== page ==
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A World of Amazing Tea: How do you take yours?

Accepting a cup of tea is one of the most globally recognised ways of forging friendships, old and new. Tea with friends has been a part of daily life in Britain for centuries, but now, more than ever before; we have a world of new cultures on our doorstep.

From Afternoon Tea in Britain to the tea ceremonies of Japan; camels in Russia to the sweet mint of Morocco… we could not be more excited about how accessible the world of tea has become.

Here’s our guide to tea rituals across the globe, now available in a kitchen near you:

The land of the rising sun

Japanese green tea is among the finest in the world and is enjoyed daily by millions. Try the luminescent green Gyokuro or Genmaicha ‘popcorn’ tea, and brew with water from a traditional Japanese cast iron teapot to bring the true taste of Japan to your kitchen.

To create more of an event, pass around a green tea powder called matcha and perform your own Japanese Tea Ceremony with friends! The ritual - known as chadō or ‘the way of tea’ – is a spiritual demonstration that plays an important social and spiritual role in Japanese culture. First brewed by monks as a medicinal drink due to its reputed health benefits, today the etiquette attached to the preparation of matcha is just as important. To create your own Japanese tea ceremony, use a traditional bamboo spoon to add two scoops of our matcha powder to a handmade Japanese bowl. Add warm (not boiling) water, mix into a fine froth using a bamboo whisk and enjoy.

Indian spice & all things nice

Spicy food and spicy tea – in India, the preferred style is chai: strong black tea spiced with cardamom, fennel and cloves, then sweetened with sugar. Milk is often added; creating a drink that has influenced our western notion of the chai latte. Street vendors sell their chai in small clay cups that are only used once and then smashed after use, but that’s not something we’d recommend at home! Brew our Spice Imperial tea for 3-5 minutes and serve black, or top with frothy almond milk for a sweeter experience. You’ll find yourself transported to the sun-drenched, spice-filled streets of Mumbai, if only for an afternoon.

Tea for a Tsar

If you’ve ever tried our Russian Caravan tea, you’ll know it’s a unique and delicious blend. It takes its name from the caravans of traders on camels who would make the journey from China to Russia in the 17th century. The tea took almost a year to reach its destination, and rumoured folklore says that the tea leaves would collect a smoky flavour from the exposure to nightly campfires. In truth, this blend contains Assam, Lapsang Souchong and Nepalese teas for a lightly smoked flavour. Russian tea culture is unique in that, traditionally, it is brewed as a concentrate.  Tea leaves are added to a pot with only a small amount of water, and this concentrated liquid is added in small quantities to each cup. Using a heated metal container called a samovar, water is boiled and guests can top up their tea to the desired strength. Tea in Russia is typically enjoyed black, though the smoky flavour is balanced with the addition of a little sugar, lemon, honey or even jam. We can almost picture the domes of Saint Basil’s Cathedral as we sip our Russian Caravan and dream of a plateful of fresh pelemi!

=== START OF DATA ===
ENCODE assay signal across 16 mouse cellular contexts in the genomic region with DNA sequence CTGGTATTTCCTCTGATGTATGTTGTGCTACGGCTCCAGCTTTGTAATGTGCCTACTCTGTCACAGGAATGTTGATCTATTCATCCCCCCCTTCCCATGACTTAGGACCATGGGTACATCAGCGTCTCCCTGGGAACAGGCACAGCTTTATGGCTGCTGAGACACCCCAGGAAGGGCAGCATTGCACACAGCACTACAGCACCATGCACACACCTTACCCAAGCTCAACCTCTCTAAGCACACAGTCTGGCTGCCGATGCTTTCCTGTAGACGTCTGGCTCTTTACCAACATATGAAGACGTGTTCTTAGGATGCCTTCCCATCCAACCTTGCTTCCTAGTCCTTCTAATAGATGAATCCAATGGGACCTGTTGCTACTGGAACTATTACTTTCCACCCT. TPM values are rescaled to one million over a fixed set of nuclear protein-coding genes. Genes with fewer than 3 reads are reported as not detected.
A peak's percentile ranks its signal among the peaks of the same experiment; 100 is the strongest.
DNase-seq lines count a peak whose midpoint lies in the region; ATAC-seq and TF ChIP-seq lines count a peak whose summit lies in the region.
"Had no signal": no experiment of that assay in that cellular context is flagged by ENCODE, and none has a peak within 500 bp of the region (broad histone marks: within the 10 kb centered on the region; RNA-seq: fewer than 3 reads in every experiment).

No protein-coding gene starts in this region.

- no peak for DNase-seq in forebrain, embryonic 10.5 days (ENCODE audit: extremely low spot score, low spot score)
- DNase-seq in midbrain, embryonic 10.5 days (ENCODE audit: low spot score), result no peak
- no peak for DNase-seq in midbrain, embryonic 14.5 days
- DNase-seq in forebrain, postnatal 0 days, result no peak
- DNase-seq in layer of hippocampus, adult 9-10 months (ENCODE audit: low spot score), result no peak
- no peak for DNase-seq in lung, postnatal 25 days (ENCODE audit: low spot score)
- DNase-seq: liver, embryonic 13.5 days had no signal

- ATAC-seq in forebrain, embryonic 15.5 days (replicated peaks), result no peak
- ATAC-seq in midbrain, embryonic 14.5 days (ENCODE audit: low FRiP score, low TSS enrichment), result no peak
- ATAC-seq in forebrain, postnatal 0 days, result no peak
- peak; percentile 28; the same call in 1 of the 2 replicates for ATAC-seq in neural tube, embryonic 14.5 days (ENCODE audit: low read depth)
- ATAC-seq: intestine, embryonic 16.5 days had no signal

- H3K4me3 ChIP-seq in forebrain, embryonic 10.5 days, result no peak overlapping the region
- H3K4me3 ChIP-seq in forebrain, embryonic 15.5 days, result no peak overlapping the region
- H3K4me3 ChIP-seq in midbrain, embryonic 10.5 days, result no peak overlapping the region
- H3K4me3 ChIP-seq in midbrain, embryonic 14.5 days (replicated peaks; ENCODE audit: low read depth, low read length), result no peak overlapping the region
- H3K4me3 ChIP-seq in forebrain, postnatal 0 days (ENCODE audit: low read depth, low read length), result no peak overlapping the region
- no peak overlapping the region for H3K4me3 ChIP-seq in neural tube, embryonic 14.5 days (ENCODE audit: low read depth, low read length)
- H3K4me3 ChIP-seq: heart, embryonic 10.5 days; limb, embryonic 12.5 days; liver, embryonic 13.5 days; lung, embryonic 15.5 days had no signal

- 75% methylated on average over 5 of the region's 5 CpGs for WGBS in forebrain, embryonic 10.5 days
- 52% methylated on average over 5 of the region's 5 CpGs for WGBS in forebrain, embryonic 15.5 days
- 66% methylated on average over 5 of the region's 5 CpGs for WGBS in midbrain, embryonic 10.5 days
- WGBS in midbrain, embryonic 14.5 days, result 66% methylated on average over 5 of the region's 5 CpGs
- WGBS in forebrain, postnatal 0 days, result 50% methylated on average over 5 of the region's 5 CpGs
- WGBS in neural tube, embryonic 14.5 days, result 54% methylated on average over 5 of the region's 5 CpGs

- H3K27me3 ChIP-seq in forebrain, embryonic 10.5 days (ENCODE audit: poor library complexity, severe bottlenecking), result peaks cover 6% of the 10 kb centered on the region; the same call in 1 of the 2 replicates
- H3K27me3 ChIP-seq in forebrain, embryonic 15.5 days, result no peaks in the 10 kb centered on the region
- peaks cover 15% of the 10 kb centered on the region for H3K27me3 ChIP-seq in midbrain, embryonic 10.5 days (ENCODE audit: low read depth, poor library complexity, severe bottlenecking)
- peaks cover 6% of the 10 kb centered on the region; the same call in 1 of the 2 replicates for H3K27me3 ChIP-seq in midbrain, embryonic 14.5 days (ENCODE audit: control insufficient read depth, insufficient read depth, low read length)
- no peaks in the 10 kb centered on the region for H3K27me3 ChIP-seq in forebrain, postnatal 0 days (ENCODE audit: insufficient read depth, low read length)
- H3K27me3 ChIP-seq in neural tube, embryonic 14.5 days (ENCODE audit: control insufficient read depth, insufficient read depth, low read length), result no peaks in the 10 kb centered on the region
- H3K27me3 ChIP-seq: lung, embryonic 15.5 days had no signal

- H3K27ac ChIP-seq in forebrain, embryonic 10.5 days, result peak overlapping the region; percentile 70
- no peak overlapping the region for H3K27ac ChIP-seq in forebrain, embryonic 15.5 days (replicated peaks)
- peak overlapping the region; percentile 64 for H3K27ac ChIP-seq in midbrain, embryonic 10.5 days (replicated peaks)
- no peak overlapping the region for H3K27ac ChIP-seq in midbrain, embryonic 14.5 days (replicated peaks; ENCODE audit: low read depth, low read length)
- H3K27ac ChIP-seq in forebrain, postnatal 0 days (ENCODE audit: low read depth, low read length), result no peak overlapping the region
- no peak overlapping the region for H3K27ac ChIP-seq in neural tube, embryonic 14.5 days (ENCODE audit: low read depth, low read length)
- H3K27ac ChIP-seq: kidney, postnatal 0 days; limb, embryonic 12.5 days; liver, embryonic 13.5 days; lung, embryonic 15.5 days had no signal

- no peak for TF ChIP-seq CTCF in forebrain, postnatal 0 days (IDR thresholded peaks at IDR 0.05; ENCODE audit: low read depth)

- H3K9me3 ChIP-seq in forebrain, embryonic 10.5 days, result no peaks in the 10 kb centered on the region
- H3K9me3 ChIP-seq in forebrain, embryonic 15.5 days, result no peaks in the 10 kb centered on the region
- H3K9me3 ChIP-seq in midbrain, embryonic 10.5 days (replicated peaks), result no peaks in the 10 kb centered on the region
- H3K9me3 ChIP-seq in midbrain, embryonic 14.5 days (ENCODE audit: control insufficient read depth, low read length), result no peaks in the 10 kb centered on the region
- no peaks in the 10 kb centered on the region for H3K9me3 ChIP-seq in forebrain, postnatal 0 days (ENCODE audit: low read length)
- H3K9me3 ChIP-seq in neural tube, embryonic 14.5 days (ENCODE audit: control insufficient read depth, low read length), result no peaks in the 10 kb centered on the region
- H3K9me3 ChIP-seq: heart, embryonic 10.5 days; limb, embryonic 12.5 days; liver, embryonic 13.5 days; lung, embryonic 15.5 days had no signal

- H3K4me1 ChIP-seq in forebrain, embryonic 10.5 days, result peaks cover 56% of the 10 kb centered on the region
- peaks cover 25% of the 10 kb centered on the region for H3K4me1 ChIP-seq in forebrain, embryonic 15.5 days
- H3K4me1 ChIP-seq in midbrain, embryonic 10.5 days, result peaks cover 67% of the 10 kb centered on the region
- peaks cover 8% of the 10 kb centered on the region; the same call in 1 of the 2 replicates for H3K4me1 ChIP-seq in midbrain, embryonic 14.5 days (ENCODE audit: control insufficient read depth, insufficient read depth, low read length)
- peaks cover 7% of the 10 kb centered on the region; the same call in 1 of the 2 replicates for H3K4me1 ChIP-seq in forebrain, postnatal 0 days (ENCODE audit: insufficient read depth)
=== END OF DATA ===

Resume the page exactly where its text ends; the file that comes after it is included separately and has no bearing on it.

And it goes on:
Where is all began…

Tea was a medicinal staple in China long before it became a pick-me-up drink, but today it is enjoyed during (and in-between) all meals.

Back in 350AD, tea was sold in ‘brick’ or ‘cake’ form – a Chinese custom dating back to when Tibetan tradesmen accepted tea as a currency. The process of compressing tea leaves to make a block kept the leaves fresh for longer periods of time. We still love the flavour of these traditional Chinese tea cakes, so we offer two varieties of our own:

Our Tuo Cha derives from Hunan Province in China, and is a light yet smoky black tea with sweet, fruity notes. These tea cakes are individually wrapped, so pop into your teapot with boiled water and mix until the tea becomes fully separated. For a speciality from the Fujian Province, try our Jasmine Orchid Teacake, which tastes as good as it looks. Shaped into an orchid and stamped with the Chinese symbol for prosperity, this sweet and fragrant mix of green tea and jasmine offers a true taste of China.

Moroccan Infusion

As anyone who’s visited a souk will know, the business of making a cup of tea in Morocco is serious. Green tea is mixed with mint leaves and sugar cubes in a tall, elegant teapot. Hot water is added and left to steep for a few moments before it is poured – from a standing height – into small glasses. It’s not easy, but it fills the room with a refreshing minty scent and looks pretty impressive at a family gathering… just make sure you’ve practiced!

Our Marrakech Mint is a blend of smoky Gunpowder Green and pure peppermint leaves – it’s the perfect after-dinner drink. Once brewed lightly you can enjoy it in the traditional manner by adding sugar or honey. We think it also tastes delicious without, as the fresh and fragrant flavours are more than enough to satisfy our senses. Emerge from your cup feeling refreshed, revitalised… and ready to haggle!

A royal tradition

Last but not least, our very own Afternoon Tea. We have Anna, Duchess of Bedford, to thank for introducing afternoon tea into British culture. Often peckish between meals, the Duchess would request a selection of sweets and a cup of tea to stave off her hunger. We’ll never get bored with this quirky British ritual… try a cup of our Afternoon blend, Earl Grey, or Darjeeling and serve in your favourite tea set alongside cucumber sandwiches and a selection of homemade cakes. Exquisitely British.

Featured Blends:




Spice Imperial

Russian Caravan 

Tuo Cha

Jasmine Orchid Teacake

Marrakech Mint

Afternoon blend 

Earl Grey 

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